Universal healthcare proposal gets first test in California

SACRAMENTO, Calif. (AP) – California lawmakers will begin debating on Tuesday whether to create the country’s first universal health care system, a key step in whether the proposal has the backing to pass this year.

Progressives have tried for years to create a universal, government-funded health care system to replace one that relies on private insurance. Voters overwhelmingly rejected a 1994 voting initiative that would have created a universal health care system. Another attempt was passed by the State Senate in 2017, but she died in the State Assembly without any funding plan.

This year, Democrats in the State Assembly introduced two bills: one that would create the universal health care system and set its rules, the other would explain how to pay for everything by raising taxes for some individuals plus wealthy and big business.

The first bill is the one heard on Tuesday before the Assembly Health Committee, where President Jim Wood, a Democrat from Santa Rosa, has already said he will vote for. Because the proposal was presented last year, it must be passed by the state assembly by the end of January to have a chance of becoming law this year.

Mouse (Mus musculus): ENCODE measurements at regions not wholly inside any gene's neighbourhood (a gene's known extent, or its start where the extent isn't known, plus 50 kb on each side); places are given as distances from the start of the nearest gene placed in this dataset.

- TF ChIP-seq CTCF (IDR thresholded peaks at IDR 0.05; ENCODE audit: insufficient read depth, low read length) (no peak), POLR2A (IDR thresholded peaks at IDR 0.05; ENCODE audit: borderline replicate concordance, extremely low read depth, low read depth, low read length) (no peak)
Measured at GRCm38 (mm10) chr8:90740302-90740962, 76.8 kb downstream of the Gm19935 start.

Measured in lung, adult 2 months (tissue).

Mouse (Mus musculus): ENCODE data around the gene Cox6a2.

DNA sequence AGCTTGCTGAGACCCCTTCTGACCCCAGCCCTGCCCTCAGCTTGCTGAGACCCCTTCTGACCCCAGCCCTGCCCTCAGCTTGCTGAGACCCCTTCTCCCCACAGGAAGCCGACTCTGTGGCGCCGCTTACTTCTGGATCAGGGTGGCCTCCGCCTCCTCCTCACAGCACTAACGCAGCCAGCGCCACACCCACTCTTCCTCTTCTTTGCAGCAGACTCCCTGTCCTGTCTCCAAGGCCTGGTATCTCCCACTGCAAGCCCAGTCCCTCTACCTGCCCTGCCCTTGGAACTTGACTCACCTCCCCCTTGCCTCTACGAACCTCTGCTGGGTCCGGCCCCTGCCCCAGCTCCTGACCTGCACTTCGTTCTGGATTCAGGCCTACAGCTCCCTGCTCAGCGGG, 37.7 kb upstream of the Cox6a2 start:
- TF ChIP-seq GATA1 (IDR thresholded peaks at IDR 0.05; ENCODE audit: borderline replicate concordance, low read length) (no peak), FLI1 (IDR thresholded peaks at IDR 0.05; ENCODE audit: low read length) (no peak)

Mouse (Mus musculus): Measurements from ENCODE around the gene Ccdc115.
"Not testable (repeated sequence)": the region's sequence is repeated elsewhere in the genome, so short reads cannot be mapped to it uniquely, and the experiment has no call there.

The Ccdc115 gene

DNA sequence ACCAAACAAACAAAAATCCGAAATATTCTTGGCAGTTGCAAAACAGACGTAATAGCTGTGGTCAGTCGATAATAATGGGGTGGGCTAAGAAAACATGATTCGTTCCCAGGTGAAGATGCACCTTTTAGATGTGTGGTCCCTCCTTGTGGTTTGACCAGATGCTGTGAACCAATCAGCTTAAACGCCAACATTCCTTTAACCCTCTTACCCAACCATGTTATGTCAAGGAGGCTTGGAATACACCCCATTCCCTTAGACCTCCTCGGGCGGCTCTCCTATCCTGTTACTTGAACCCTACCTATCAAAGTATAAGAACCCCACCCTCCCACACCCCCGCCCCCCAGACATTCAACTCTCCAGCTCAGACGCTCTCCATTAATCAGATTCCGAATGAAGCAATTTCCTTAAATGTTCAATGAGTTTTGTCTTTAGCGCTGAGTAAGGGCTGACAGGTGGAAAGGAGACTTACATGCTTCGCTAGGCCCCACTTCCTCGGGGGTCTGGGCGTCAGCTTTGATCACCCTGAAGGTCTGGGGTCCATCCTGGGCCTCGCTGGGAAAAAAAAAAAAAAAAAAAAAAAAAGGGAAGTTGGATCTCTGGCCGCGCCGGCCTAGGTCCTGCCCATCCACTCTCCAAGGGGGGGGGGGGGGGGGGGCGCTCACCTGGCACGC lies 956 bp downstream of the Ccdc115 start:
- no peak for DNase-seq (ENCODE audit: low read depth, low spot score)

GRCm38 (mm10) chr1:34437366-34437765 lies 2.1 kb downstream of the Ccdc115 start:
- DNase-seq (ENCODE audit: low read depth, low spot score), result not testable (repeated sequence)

Universal health care has been debated for decades in the United States, most recently during the 2020 Democratic presidential primary during the campaign of United States Senator Bernie Sanders. But it never came close to being passed in Congress. Vermont state lawmakers have tried and failed to implement their own universal health care system. And the New York State Legislature considered a similar plan.

California fans are adopting a divisive-and-conquer strategy this year. They hope that separating the idea of ​​a universal health care system from the question of how to pay for it will give them a better chance of pushing the bills through and eventually getting voters to approve it.

“We can debate politics. If someone says, “How are we going to pay for this? “Well, they’re two different issues now,” said Congressman Ash Kalra, Democrat of San José and author of the two proposals. “If we can agree on a policy and get it passed, then it becomes more real. Then you tell voters what they are voting for. It’s really important.

Opponents, however, are determined to keep the two issues together.

“In the Health Committee, I look forward to a solid discussion of the impacts of socialized medicine in California, including: how many taxes will rise on the middle class,” said the Republican Assembly leader Marie Waldron.

The plan for universal health care requires at least a two-thirds vote in both houses of the state legislature. After that, voters must approve it in a statewide election. Democrats have large majorities, but it will be difficult to get them to support all of the tax increases needed to pay for the plan. The California Taxpayers Association, which opposes the plan, said it would raise taxes for businesses and individuals by $ 163 billion a year.